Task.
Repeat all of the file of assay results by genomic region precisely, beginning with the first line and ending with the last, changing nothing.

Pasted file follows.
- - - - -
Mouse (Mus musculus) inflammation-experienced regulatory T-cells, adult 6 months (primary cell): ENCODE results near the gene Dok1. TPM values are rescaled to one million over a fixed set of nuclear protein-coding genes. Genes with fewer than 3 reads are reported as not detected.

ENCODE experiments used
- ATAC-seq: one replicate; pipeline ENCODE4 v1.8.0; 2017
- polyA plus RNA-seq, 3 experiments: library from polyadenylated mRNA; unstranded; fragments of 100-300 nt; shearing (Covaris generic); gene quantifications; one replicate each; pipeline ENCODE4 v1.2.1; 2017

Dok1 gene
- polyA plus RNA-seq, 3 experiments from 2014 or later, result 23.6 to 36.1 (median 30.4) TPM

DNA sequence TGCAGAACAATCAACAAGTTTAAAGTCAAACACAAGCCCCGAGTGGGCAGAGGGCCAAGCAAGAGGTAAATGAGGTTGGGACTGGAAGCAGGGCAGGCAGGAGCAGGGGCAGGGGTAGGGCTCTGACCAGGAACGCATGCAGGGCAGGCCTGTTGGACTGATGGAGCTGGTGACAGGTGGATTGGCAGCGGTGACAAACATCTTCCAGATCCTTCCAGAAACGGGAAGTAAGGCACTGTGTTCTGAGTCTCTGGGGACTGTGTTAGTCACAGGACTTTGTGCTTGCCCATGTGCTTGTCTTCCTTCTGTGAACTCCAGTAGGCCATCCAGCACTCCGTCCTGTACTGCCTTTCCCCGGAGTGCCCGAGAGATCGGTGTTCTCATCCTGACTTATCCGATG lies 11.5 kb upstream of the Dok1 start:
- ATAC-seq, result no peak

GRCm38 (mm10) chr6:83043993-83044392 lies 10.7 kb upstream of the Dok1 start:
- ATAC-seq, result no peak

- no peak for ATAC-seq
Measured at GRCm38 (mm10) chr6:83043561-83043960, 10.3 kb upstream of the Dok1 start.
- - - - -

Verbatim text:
Mouse (Mus musculus) inflammation-experienced regulatory T-cells, adult 6 months (primary cell): ENCODE results near the gene Dok1. TPM values are rescaled to one million over a fixed set of nuclear protein-coding genes. Genes with fewer than 3 reads are reported as not detected.

ENCODE experiments used
- ATAC-seq: one replicate; pipeline ENCODE4 v1.8.0; 2017
- polyA plus RNA-seq, 3 experiments: library from polyadenylated mRNA; unstranded; fragments of 100-300 nt; shearing (Covaris generic); gene quantifications; one replicate each; pipeline ENCODE4 v1.2.1; 2017

Dok1 gene
- polyA plus RNA-seq, 3 experiments from 2014 or later, result 23.6 to 36.1 (median 30.4) TPM

DNA sequence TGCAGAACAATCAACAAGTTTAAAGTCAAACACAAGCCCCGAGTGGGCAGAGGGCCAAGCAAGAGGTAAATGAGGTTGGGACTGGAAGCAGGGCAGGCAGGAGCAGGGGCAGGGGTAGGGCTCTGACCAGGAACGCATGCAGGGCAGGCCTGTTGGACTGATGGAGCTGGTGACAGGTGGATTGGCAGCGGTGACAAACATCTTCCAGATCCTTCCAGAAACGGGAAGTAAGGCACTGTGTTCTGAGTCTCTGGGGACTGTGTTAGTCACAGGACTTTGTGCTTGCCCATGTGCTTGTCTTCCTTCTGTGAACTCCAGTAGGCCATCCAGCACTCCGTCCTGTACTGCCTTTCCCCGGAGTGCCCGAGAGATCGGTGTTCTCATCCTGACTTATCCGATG lies 11.5 kb upstream of the Dok1 start:
- ATAC-seq, result no peak

GRCm38 (mm10) chr6:83043993-83044392 lies 10.7 kb upstream of the Dok1 start:
- ATAC-seq, result no peak

- no peak for ATAC-seq
Measured at GRCm38 (mm10) chr6:83043561-83043960, 10.3 kb upstream of the Dok1 start.